KTM wildcard rider Dani Pedrosa has admitted that he was lucky to walk away from his MotoGP comeback race unhurt, after a relatively innocuous crash in the opening laps of the Styrian Grand Prix triggered a horrific fireball.
The incident left Aprilia racer Lorenzo Savadori with a broken ankle that will require surgery.
Pedrosa, who qualified in 14th for his first start since retiring from MotoGP at the end of 2018 and his first race appearance in the series for any team other than Repsol Honda, made a strong start at the Red Bull Ring and even looked set to end the day as KTM’s top rider at its home race.
However, running in cooler conditions than practice and after heavy rain this morning left the track with plenty of damp patches off line, Pedrosa made a relatively uncharacteristic error at the notorious Turn 3.
He fell at one of the slowest corners on the MotoGP calendar and was left stranded alongside his bike in the middle of the track.
Left with no option but to hit either Pedrosa or his KTM RC16, Savadori hit Pedrosa’s bike.
The fuel tank split and caused a major fire across the Austrian circuit, prompting a red flag.
Seeing the inferno up close and knowing how close he came to serious injury, Pedrosa admitted afterwards that he was lucky to have escaped the crash.
“It was a rough start, in the first race,” he said. “I don’t know why I had this crash.
“It was the third lap and maybe I touched the inside line, or maybe the tyre was still too cold on the right side because I was using the hard compound on the front in the colder conditions today.
“I don’t know why, but I went into the turn and when I was at maximum angle I just tried to pick up the bike, it didn’t pick up, and I stayed on the floor.
“I spun in the middle of the track, and unfortunately Savadori hit my bike and he got hurt. I’m sorry for him.
“I was very lucky. I don’t think I’ve had this situation before in my career, and it was a little bit of a shock to see all the bikes passing by, but fortunately it was all good for me.”
Thankfully escaping unscathed, he was eligible to restart the race on his spare bike thanks to MotoGP’s rules stating that any race red flagged in the opening three laps is declared a full restart and not a resumption of the previous one.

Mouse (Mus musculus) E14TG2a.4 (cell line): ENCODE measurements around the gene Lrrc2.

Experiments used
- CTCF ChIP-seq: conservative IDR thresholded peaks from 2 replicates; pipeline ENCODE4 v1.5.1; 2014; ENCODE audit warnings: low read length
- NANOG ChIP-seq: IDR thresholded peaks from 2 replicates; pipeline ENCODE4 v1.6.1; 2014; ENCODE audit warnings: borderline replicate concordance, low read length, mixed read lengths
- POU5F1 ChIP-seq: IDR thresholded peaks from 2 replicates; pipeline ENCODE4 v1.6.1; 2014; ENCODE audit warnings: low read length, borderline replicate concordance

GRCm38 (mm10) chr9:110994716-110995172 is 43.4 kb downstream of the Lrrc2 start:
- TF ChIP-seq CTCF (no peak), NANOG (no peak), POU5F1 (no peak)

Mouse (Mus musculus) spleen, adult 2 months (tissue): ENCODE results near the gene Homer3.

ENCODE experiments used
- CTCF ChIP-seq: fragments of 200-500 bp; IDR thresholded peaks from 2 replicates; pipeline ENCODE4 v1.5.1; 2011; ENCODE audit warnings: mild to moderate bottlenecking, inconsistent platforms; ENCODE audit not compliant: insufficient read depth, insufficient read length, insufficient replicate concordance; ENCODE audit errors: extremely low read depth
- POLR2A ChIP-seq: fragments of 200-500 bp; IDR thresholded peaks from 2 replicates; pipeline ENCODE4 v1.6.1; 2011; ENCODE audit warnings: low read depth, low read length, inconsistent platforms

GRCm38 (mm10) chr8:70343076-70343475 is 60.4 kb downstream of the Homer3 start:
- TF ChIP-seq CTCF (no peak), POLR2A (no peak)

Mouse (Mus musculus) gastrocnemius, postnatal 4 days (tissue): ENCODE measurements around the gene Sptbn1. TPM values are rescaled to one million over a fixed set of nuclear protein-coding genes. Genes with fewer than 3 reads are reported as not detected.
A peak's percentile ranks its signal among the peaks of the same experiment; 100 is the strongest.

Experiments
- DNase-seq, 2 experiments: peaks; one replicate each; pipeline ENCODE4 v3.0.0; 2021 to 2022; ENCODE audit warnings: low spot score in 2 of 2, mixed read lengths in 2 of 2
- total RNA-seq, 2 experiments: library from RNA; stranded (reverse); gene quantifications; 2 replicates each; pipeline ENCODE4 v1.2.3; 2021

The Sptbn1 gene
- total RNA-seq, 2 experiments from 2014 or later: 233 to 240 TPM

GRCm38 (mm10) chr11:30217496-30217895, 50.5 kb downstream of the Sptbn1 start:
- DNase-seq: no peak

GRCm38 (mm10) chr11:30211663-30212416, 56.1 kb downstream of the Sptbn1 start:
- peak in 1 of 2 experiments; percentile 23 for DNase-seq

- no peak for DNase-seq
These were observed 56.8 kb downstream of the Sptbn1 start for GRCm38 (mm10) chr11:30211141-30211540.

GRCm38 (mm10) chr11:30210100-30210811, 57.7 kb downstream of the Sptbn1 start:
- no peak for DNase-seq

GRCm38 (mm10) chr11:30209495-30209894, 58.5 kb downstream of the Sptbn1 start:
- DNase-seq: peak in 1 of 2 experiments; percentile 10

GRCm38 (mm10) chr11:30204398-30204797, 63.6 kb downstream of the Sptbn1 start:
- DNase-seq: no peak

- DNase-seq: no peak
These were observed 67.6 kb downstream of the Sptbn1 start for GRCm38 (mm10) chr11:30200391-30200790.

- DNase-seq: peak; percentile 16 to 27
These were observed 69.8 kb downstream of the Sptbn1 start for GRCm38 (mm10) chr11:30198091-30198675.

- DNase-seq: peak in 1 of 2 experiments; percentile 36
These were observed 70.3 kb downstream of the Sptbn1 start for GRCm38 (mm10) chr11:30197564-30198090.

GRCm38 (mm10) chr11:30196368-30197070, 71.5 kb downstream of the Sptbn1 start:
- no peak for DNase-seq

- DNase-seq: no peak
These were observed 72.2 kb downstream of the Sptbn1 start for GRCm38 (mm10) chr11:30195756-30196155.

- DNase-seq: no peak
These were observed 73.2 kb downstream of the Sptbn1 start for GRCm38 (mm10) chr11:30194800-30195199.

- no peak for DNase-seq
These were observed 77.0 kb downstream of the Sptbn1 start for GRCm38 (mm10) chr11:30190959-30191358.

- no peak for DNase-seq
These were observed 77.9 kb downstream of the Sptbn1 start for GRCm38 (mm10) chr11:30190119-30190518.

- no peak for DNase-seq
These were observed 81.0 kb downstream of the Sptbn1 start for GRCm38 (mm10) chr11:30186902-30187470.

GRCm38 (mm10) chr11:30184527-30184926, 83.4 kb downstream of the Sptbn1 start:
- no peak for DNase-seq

However, with his concentration broken by the near miss, Pedrosa admitted he was distracted as they headed out again – and that along with the continuing difficult track conditions meant he wasn’t able to perform as well as he had hoped to.
“In the first start I was very focused, but in the second one, changing the bike from wet to dry, because it was ready for the wet, we had some issues,” he said.
“One bike was always working better, but I had to take the spare bike.
“I said to myself ‘OK, I’ll go to the race but I’ll take it easy in the beginning and then see how it goes.’ So I imagine I wasn’t really focused or concentrated at the very beginning.
“When I went to the grid, I even forgot to put on the start device.
“I didn’t start well and in the first couple of laps I lost positions.
“I wasn’t too concerned about it at that moment – I just wanted to go.
“Then in the middle of the race I got some pace and I was stable with that pace, although the tyres were really not having any good feeling.
“Comparing practice to the race with the tyres it was a difficult thing, and it was easy to crash.
“I just kept my pace and I battled with a few riders. One crash here, one penalty there, one mistake there and I recovered some positions.”
Coming home a strong 10th and second KTM only to an impressive ride from full-time team-mate Brad Binder in fourth meant it was a job well done for Pedrosa, who hinted that we’ll see him return to action later this year at Misano as he continues to develop KTM’s 2022 machine.
“I enjoyed it, I had fun all weekend, and I’m super satisfied with how it went all weekend,” enthused Pedrosa, who has been notoriously reluctant to make a wildcard appearance for KTM until now.
“I even think that it might click a little here and there, if I had gone a little faster in FP3 to go directly to Q2, to be one or two rows more in front.
“That would have changed the whole picture and it could have been even better – but no complaining!
“I don’t think we can make anything better from here to the next wildcard date that we have.
“It’s interesting to see things and to change them, but I don’t think we have time to make anything different, but I’m happy and satisfied.”